The Minnesota Senate has approved a $216 million emergency relief bill to assist the state’s small businesses struggling during Gov. Tim Walz’s COVID-19 shutdowns.
The bill would also extend unemployment benefits for Minnesotans for 13 additional weeks.
Although the bill passed Dec. 14 has been heralded as a bipartisan effort, Senate Democrats are expressing concerns that it doesn’t provide enough protections for Minnesota residents and businesses.
“This is a bipartisan breakthrough that gets relief out as fast as possible to the people who need it most,” Sen. Eric Pratt, R-Prior Lake, said in a statement.
Pratt, chairman of the Senate Jobs Committee, authored the bill.
“Minnesotans are barely surviving due to the governor’s executive order,” he continued. “This relief will be a big help, but it’s not a long-term solution.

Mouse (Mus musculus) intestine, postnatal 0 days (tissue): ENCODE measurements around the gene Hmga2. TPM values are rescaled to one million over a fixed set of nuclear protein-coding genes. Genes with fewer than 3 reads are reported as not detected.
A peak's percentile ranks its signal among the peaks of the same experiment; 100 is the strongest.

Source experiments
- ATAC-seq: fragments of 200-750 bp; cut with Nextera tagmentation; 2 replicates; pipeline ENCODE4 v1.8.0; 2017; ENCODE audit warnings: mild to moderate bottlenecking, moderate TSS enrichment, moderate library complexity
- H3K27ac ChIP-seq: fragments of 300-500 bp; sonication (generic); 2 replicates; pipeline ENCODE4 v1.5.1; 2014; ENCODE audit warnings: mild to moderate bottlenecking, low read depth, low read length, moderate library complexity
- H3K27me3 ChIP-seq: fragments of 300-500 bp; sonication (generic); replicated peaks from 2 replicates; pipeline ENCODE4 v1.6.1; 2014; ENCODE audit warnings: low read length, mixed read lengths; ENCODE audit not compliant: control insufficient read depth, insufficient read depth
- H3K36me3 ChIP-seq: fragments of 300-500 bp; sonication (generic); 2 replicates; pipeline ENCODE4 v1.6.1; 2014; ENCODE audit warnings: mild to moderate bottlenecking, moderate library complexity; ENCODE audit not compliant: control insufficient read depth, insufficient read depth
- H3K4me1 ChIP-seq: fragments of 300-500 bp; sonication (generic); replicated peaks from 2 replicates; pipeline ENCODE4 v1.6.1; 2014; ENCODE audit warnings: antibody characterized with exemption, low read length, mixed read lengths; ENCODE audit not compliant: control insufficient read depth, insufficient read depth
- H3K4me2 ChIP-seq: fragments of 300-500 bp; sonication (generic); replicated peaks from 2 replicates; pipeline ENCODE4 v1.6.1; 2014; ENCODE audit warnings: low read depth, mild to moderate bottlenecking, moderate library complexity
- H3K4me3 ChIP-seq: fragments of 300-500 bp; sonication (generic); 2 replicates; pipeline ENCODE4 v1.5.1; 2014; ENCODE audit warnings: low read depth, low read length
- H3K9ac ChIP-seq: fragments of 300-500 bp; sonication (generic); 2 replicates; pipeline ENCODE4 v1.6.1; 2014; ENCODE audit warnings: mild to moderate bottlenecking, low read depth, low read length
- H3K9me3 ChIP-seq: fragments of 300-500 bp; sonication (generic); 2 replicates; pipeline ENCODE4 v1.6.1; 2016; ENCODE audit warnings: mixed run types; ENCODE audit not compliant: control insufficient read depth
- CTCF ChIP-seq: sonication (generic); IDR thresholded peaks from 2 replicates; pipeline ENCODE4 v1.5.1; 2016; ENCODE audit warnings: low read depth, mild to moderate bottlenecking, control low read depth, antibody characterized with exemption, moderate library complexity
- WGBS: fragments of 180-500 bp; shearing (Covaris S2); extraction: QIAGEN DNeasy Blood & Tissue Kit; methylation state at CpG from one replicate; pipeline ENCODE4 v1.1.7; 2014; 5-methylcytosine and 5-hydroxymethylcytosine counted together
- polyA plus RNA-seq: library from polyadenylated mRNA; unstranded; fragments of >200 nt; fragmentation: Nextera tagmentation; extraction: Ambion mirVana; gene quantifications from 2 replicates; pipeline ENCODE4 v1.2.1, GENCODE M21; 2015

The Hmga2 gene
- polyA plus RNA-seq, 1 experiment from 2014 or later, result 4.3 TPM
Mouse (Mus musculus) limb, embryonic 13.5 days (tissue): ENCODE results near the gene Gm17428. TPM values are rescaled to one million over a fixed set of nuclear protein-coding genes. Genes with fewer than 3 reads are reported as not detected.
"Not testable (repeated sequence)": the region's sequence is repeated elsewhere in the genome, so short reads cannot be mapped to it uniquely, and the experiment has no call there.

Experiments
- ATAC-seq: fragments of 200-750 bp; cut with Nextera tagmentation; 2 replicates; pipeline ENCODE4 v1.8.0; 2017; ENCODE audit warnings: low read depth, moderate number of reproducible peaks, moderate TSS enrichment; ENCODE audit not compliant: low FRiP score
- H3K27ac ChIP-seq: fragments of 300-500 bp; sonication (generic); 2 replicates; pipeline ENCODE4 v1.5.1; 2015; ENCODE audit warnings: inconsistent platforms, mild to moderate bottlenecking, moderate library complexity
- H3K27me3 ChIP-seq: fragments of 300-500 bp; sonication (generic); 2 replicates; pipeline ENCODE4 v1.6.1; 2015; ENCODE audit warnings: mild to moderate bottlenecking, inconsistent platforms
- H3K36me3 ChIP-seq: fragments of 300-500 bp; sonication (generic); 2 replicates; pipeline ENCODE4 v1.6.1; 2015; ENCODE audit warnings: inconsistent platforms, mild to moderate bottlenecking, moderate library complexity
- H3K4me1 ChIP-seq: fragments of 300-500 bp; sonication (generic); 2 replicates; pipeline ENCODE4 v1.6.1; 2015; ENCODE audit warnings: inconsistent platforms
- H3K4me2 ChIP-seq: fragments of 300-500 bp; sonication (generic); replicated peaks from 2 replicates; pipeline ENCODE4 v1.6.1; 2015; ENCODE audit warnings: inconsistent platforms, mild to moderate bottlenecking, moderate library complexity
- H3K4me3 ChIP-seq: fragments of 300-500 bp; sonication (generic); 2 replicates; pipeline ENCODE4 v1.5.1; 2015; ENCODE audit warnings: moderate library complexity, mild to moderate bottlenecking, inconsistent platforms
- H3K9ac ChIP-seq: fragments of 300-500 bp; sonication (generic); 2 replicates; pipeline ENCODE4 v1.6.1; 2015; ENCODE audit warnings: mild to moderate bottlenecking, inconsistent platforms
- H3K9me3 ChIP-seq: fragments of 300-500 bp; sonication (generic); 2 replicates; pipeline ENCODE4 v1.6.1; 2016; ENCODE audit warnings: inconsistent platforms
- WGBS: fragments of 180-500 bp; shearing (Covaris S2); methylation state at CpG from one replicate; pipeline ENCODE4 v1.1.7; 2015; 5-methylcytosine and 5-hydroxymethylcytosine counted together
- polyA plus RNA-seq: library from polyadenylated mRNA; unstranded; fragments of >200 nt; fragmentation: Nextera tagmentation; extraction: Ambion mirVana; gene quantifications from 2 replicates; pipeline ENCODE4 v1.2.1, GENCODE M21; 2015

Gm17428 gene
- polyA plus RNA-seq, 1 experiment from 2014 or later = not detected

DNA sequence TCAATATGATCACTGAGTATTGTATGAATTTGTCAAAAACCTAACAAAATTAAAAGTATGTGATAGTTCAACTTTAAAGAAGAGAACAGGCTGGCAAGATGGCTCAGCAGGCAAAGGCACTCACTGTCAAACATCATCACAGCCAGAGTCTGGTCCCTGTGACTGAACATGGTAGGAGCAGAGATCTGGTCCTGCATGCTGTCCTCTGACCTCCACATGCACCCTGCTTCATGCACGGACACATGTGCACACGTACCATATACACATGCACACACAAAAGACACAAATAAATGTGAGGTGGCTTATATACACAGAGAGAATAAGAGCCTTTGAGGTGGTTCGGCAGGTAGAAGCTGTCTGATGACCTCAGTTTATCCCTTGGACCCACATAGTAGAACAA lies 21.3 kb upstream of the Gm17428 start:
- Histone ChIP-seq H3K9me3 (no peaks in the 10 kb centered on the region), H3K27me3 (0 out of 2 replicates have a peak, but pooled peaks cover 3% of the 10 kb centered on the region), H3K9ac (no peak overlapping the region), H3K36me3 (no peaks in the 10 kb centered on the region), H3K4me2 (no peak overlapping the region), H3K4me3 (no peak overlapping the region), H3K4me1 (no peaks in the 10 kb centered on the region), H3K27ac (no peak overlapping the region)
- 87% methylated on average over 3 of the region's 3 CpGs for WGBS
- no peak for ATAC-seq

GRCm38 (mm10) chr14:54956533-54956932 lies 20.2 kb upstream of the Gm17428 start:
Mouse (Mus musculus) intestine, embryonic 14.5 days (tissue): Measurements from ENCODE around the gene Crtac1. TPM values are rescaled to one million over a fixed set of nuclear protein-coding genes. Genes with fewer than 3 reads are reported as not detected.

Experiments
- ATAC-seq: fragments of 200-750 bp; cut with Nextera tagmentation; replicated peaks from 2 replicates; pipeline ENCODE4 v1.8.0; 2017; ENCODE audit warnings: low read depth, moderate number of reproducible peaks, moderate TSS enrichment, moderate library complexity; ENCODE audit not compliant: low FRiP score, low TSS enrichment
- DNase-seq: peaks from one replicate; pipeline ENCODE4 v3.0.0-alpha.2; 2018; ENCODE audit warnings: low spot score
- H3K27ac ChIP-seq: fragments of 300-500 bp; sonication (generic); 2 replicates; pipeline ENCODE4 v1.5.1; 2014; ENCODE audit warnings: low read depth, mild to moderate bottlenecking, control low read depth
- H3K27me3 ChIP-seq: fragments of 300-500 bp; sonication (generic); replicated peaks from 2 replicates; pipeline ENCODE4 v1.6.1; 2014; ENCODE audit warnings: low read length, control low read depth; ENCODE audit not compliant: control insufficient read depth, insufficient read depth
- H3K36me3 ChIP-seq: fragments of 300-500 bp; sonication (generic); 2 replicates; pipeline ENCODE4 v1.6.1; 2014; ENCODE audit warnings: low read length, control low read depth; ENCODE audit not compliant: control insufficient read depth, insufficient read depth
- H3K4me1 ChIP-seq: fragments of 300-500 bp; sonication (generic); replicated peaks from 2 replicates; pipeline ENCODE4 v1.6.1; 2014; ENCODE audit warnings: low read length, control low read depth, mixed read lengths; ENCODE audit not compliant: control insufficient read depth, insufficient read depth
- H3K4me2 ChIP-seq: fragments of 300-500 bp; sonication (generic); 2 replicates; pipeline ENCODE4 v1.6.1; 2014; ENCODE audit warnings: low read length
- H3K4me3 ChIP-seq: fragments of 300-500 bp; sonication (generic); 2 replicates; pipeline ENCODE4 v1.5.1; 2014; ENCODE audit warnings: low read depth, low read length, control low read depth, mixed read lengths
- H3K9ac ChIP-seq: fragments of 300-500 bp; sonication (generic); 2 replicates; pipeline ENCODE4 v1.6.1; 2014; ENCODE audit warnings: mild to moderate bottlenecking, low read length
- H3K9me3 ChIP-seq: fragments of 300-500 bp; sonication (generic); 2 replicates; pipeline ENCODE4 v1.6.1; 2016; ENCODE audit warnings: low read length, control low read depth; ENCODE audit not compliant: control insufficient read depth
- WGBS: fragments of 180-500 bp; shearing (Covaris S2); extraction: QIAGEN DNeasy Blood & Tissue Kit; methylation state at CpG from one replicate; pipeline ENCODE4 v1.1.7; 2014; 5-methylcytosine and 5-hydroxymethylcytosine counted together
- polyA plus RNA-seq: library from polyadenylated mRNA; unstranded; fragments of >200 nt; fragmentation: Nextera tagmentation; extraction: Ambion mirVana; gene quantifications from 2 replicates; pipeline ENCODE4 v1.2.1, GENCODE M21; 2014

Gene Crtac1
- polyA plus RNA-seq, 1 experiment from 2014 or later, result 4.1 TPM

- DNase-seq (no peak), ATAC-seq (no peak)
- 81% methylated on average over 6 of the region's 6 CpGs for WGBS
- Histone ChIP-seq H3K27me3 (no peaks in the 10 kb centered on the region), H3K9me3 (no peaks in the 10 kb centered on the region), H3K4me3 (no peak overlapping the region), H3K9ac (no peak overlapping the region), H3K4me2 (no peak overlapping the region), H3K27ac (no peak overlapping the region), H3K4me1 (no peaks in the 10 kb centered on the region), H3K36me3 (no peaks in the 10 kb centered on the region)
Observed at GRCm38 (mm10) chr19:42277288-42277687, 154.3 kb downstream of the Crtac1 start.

“COVID is serious, and Minnesotans should treat it that way. But we ultimately have to get back to a point where we can end the closures and allow businesses to open up again, safely and smartly,” Pratt said.
The bill provides direct relief payments totaling $88 million for businesses directly affected by Walz’s executive order to limit public gatherings, including bars, restaurants and gyms. These businesses are not required to apply for the government assistance.
The $88 million will be divided according to the following schedule:
- Businesses that are down 30% in revenue and have 0-20 employees will receive $15,000
- Businesses with 21-100 employees will receive $25,000
- Businesses with 101-300 employees will receive $35,000
- Businesses with more than 300 employees will receive $45,000
An additional $14 million is approved for such businesses as movie theaters and convention centers. An additional $114 million in relief grants will be distributed to...